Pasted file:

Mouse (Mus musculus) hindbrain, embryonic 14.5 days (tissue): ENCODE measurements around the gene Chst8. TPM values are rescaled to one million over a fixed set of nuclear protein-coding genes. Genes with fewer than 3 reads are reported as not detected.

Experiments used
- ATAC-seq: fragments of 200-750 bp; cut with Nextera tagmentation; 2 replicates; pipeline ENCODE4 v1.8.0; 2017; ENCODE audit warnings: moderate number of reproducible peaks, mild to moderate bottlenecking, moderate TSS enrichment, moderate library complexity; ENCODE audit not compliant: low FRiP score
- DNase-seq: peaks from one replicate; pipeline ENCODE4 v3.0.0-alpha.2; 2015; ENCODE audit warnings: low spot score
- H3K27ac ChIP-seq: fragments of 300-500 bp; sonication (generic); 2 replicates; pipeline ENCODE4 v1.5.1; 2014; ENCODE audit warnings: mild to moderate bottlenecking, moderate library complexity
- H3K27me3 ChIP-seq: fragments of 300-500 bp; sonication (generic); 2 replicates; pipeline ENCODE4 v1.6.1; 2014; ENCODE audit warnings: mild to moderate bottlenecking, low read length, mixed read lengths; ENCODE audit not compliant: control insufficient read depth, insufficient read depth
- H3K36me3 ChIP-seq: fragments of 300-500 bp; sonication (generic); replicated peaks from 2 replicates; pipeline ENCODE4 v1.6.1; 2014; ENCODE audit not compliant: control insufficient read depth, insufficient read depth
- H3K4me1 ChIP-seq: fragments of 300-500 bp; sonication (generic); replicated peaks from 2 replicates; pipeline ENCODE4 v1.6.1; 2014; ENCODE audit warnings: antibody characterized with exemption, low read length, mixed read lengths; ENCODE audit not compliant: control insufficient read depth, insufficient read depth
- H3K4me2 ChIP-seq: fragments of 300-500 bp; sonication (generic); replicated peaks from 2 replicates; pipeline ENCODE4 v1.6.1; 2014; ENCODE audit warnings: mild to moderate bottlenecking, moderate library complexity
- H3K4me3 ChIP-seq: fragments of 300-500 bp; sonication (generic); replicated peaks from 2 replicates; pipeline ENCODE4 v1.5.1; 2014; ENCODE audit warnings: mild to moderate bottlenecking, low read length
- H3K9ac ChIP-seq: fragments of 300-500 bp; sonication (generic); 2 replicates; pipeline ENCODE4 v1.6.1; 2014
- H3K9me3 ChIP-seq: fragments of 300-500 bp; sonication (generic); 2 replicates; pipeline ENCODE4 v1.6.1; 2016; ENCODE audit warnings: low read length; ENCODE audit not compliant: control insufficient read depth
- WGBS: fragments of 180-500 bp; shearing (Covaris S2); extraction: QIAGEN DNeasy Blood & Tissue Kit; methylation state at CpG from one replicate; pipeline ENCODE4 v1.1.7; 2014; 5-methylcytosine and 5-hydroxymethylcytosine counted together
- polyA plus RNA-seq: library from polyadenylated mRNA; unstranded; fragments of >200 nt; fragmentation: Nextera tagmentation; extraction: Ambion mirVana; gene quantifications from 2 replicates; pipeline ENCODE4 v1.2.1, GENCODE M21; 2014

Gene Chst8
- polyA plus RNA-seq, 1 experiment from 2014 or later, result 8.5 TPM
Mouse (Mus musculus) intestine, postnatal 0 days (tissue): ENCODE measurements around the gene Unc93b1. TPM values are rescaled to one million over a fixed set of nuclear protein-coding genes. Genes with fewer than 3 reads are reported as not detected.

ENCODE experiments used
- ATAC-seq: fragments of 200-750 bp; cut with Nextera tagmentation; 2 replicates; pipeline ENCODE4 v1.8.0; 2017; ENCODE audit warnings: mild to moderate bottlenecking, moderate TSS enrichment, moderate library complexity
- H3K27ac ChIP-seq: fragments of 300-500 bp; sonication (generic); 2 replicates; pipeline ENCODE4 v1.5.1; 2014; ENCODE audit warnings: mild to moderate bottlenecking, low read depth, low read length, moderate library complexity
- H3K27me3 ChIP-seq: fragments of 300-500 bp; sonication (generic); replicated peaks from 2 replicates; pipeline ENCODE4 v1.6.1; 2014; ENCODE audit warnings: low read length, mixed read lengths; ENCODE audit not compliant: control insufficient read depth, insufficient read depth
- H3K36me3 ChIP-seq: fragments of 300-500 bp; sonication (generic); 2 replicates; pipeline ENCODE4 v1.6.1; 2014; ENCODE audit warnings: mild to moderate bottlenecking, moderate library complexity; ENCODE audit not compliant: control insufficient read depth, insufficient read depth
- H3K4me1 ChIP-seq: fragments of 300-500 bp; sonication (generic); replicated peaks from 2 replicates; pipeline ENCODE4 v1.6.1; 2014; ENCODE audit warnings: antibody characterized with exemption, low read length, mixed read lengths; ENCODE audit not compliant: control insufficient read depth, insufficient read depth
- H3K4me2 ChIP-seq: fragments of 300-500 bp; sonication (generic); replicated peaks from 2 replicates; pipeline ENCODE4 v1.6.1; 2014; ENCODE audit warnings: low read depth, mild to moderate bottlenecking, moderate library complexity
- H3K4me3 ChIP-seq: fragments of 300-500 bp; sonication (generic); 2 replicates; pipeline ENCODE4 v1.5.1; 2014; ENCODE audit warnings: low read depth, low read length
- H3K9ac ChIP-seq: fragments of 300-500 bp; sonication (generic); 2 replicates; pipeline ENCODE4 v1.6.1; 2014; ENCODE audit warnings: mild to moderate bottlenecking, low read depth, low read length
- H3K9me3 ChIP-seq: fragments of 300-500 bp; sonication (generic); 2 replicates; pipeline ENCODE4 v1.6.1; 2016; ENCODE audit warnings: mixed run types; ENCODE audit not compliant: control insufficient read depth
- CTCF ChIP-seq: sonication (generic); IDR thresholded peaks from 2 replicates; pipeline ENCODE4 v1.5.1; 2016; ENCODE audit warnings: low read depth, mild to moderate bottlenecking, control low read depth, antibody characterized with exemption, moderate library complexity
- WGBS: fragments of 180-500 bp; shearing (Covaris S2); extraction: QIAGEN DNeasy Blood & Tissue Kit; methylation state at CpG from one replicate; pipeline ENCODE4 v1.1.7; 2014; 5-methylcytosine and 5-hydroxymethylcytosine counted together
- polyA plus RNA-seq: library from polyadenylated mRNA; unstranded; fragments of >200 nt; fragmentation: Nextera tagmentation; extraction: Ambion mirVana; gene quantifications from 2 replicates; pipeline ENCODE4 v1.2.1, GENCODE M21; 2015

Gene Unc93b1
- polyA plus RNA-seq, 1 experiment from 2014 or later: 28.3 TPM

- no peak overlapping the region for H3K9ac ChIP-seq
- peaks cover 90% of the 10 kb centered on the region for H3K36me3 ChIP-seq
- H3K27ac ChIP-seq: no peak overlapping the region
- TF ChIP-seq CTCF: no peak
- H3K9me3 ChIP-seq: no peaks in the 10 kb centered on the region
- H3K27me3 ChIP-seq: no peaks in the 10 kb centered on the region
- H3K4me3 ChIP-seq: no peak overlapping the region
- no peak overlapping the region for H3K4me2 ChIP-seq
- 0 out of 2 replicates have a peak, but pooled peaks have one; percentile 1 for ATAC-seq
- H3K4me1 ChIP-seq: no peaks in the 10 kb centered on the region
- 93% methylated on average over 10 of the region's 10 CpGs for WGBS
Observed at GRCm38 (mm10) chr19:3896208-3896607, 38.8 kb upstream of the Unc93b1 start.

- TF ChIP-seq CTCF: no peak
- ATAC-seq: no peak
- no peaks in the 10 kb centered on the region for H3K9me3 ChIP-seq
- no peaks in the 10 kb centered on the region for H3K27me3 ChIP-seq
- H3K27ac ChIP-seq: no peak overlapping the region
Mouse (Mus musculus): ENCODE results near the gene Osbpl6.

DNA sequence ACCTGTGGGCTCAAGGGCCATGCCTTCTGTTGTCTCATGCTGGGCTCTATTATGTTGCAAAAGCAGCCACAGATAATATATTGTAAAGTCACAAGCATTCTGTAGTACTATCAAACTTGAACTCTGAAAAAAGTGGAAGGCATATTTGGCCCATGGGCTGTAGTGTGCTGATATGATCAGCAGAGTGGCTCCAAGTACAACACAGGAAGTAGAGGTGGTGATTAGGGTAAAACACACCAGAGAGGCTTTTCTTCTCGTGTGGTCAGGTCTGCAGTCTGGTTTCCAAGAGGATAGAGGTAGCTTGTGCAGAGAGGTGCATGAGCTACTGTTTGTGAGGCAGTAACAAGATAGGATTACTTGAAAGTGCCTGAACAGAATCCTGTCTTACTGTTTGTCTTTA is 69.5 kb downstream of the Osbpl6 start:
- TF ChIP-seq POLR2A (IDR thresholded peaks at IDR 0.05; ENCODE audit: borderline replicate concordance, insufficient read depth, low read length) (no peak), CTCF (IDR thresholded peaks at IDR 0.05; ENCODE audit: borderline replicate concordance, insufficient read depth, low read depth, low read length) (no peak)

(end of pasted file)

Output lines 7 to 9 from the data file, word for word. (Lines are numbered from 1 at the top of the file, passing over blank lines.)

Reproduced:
- H3K36me3 ChIP-seq: fragments of 300-500 bp; sonication (generic); replicated peaks from 2 replicates; pipeline ENCODE4 v1.6.1; 2014; ENCODE audit not compliant: control insufficient read depth, insufficient read depth
- H3K4me1 ChIP-seq: fragments of 300-500 bp; sonication (generic); replicated peaks from 2 replicates; pipeline ENCODE4 v1.6.1; 2014; ENCODE audit warnings: antibody characterized with exemption, low read length, mixed read lengths; ENCODE audit not compliant: control insufficient read depth, insufficient read depth
- H3K4me2 ChIP-seq: fragments of 300-500 bp; sonication (generic); replicated peaks from 2 replicates; pipeline ENCODE4 v1.6.1; 2014; ENCODE audit warnings: mild to moderate bottlenecking, moderate library complexity